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PRESIDENTIAL SUMMIT

Ramaphosa: Government ‘not even close’ to resolving issues faced by women

Ramaphosa: Government ‘not even close’ to resolving issues faced by women
(Photo: Gallo Images / Sharon Seretlo)

President Cyril Ramaphosa has admitted that little progress had been made in resolving issues confronting women, that much more needs to be done and the government was ‘not even close to where we want to be’.

On Tuesday, during the first day of the second Presidential Summit on Gender-Based Violence and Femicide (GBVF), government and civil society organisations reflected on the government’s failure to implement policies to eradicate GBVF, despite government officials making more promises.

The summit’s theme was “Accountability, Acceleration and Amplification”.

At the inaugural summit in 2018, the government pledged to fast-track all laws and bills that relate to GBV and femicide, including the decriminalisation of sex work. It also committed to the development of a national strategic plan on GBV within six months.

However, little to no progress has been made, according to civil society organisations, which expressed frustration at the lack of progress.

Read more in Daily Maverick: “It’s been three and a half years since the Gender-Based Violence Summit and still no GBV and Femicide Council” 

The government will publish a widely anticipated bill on the decriminalisation of sex work by the end of this year — four years after it was initially adopted, instead of the six months envisioned by hopeful activists in November 2018.

The minister of justice and correctional services, Ronald Lamola, told more than 1,300 delegates at the summit in Midrand on Tuesday that the bill was at an advanced stage.    

Lamola was on a panel that included the Speaker of Parliament, Nosiviwe Mapisa-Nqakula, the minister of women, youth and persons with disabilities, Maite Nkoana-Mashabane, and the minister of police, Bheki Cele. They were being held to account for several societal issues confronting women and the progress made since 2018.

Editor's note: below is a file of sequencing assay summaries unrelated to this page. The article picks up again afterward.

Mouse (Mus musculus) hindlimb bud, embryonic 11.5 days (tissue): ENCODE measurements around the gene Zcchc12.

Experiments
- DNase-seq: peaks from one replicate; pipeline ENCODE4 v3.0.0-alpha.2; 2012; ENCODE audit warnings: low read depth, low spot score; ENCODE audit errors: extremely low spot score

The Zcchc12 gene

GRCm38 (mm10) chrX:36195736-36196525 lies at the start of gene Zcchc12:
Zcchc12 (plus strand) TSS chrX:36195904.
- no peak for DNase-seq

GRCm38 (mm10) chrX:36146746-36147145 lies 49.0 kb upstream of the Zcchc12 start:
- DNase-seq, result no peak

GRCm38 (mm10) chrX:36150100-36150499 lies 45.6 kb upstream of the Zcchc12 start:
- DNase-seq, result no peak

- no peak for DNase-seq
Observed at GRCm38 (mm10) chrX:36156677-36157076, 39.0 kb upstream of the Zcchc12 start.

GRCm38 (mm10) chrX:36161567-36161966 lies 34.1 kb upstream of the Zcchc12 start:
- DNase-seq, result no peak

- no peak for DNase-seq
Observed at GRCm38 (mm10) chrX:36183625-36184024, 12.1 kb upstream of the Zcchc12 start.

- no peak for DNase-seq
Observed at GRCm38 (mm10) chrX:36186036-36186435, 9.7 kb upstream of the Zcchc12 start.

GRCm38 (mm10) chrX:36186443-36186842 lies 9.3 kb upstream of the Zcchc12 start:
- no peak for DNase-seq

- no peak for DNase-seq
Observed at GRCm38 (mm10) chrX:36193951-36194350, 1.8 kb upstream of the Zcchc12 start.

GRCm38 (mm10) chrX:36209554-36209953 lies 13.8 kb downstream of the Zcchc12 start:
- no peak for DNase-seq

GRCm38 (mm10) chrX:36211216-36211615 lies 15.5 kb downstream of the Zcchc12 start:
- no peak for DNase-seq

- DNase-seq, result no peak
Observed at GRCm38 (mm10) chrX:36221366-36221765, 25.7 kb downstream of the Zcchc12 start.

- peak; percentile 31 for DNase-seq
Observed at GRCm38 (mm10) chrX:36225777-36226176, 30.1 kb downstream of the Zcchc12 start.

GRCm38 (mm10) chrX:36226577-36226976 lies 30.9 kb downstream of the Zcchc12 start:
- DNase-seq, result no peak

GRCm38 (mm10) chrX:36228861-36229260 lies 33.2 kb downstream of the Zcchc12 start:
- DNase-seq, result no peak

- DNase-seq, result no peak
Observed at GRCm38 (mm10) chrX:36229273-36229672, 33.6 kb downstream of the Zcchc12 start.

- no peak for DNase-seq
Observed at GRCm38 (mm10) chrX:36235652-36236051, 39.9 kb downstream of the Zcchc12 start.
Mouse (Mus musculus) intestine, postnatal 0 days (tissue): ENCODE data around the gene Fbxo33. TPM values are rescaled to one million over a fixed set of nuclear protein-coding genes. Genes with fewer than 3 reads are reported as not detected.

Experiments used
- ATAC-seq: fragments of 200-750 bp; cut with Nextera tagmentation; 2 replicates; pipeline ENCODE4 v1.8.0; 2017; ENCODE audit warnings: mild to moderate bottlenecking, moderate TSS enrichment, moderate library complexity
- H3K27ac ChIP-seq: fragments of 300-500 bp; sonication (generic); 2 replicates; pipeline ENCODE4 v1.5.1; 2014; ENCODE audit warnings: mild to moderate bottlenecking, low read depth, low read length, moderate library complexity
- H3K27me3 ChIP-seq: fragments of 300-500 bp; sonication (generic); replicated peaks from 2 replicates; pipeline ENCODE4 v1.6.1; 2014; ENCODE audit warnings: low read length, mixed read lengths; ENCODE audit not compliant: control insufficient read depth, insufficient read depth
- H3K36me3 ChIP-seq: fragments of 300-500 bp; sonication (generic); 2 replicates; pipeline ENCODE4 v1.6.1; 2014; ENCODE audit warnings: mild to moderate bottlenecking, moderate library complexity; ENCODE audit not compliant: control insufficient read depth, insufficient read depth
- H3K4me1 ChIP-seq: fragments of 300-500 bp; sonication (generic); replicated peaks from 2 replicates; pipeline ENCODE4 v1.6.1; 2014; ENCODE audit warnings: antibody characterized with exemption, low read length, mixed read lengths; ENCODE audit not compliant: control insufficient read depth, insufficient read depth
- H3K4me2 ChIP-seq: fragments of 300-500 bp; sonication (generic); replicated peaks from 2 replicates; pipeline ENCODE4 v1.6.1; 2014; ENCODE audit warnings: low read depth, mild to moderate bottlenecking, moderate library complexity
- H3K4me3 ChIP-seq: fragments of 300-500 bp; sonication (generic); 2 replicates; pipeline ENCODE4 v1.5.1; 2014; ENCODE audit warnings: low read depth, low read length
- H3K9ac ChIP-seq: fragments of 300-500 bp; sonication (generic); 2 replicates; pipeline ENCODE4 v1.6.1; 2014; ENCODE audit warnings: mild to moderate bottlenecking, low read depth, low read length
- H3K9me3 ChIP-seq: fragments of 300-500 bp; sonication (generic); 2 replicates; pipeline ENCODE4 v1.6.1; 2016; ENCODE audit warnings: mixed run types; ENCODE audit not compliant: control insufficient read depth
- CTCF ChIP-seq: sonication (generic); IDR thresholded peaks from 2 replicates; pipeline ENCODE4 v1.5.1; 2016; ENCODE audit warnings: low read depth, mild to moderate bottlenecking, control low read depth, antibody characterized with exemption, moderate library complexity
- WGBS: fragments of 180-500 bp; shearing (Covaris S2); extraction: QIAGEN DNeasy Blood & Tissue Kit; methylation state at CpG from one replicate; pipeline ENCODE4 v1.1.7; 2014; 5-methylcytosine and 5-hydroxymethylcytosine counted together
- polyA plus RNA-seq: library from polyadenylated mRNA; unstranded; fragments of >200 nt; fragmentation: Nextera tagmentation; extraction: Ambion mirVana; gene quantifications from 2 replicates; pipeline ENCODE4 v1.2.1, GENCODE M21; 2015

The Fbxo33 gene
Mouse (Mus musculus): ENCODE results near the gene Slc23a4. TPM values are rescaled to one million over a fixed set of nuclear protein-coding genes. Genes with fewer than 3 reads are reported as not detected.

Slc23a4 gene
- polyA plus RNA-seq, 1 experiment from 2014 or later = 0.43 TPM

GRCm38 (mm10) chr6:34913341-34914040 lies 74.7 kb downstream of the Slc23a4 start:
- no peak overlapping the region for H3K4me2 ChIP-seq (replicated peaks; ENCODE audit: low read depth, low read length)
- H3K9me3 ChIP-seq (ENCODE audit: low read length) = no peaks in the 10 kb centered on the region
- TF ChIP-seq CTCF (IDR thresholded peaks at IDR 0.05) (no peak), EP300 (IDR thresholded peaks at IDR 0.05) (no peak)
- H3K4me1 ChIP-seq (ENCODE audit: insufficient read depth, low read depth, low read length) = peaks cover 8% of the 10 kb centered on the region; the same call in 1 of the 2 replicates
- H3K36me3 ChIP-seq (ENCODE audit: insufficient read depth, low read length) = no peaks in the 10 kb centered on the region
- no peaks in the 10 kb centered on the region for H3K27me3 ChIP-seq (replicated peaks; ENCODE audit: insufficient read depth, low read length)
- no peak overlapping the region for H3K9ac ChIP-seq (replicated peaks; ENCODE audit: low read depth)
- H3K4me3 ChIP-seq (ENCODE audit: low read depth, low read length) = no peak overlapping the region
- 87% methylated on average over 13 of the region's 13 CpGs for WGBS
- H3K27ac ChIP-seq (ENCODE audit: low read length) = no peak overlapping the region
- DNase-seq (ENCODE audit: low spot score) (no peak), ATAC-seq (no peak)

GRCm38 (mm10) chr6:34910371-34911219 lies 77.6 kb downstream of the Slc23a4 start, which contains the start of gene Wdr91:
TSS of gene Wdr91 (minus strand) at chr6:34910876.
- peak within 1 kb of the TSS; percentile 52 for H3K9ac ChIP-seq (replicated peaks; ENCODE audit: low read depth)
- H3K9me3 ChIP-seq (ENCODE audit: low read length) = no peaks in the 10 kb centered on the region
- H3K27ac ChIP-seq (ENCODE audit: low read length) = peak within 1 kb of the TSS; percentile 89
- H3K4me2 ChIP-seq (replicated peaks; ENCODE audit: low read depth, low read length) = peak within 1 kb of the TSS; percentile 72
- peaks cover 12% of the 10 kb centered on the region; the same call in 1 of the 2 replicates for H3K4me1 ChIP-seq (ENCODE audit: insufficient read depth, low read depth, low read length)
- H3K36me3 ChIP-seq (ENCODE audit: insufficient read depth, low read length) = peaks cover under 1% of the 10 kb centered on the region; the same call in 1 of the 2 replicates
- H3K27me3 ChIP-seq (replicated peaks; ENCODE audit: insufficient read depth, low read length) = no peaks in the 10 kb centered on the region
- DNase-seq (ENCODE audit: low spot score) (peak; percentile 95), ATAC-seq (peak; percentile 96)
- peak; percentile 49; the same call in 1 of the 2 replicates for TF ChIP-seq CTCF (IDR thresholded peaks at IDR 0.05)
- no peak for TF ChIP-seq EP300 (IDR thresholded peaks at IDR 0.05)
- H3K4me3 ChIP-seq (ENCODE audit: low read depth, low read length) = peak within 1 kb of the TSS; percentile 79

After Lamola promised that the bill would soon be published, the crowd shouted: “Nini? [When?]”.

He replied: “Before the end of this year, we will have published the bill that will be out for public comment and also going to Parliament where stakeholders will also comment on this specific issue. I do understand the issue of trust that is being raised.”

Sisonke, an organisation representing sex workers, has been at the forefront in calling for the bill to be fast-tracked following the murders of six sex workers in Johannesburg last month.

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Sisonke spokesperson Katlego Rasebitse said that while they welcomed the commitment to a time frame from Lamola, they were disappointed with President Cyril Ramaphosa’s silence on the matter while giving a keynote address.

“We felt that when the President took over the podium, he was supposed to at least mention something around sex work just to instil hope to sex workers in the country, the same way he tackled LGBTI issues coherently; so we are quite disappointed that he didn’t do justice to sex work,” Rasebitse told Daily Maverick.

Ramaphosa admitted that little progress had been made in resolving issues confronting women, that much more needed to be done and the government was “not even close to where we want to be”.

“Despite our efforts, violence against women and children continues unabated in our country. Data from the South African Police Service (SAPS) shows that sexual offences and rape increased by 13% between 2017-18 and 2021-22.”

Murder rate rise

He also pointed to a disturbing 52% increase in the murders of women and a 46% increase in the murders of children between the first quarter of 2021 and the first quarter of 2022.

“It tells a story of a nation seemingly at war with itself, and at war with the women and children of the country. These barbaric acts are a shameful indictment on the men of SA. It is not women who are responsible for … such crimes. It is men who are responsible,” he said.

The government also came under fire for its failure to establish a National Council on GBVF. The council was envisioned as a permanent body with members from the government, civil society and other sectors that would oversee the fulfilment of the National Strategic Plan (NSP).  

Read more in Daily Maverick: “Implementation of National Strategic Plan on GBV moves at snail’s pace

Nkoana-Mashabane also promised that the bill would soon be tabled in Parliament and said she hoped it would come into effect no later than February 2023. DM

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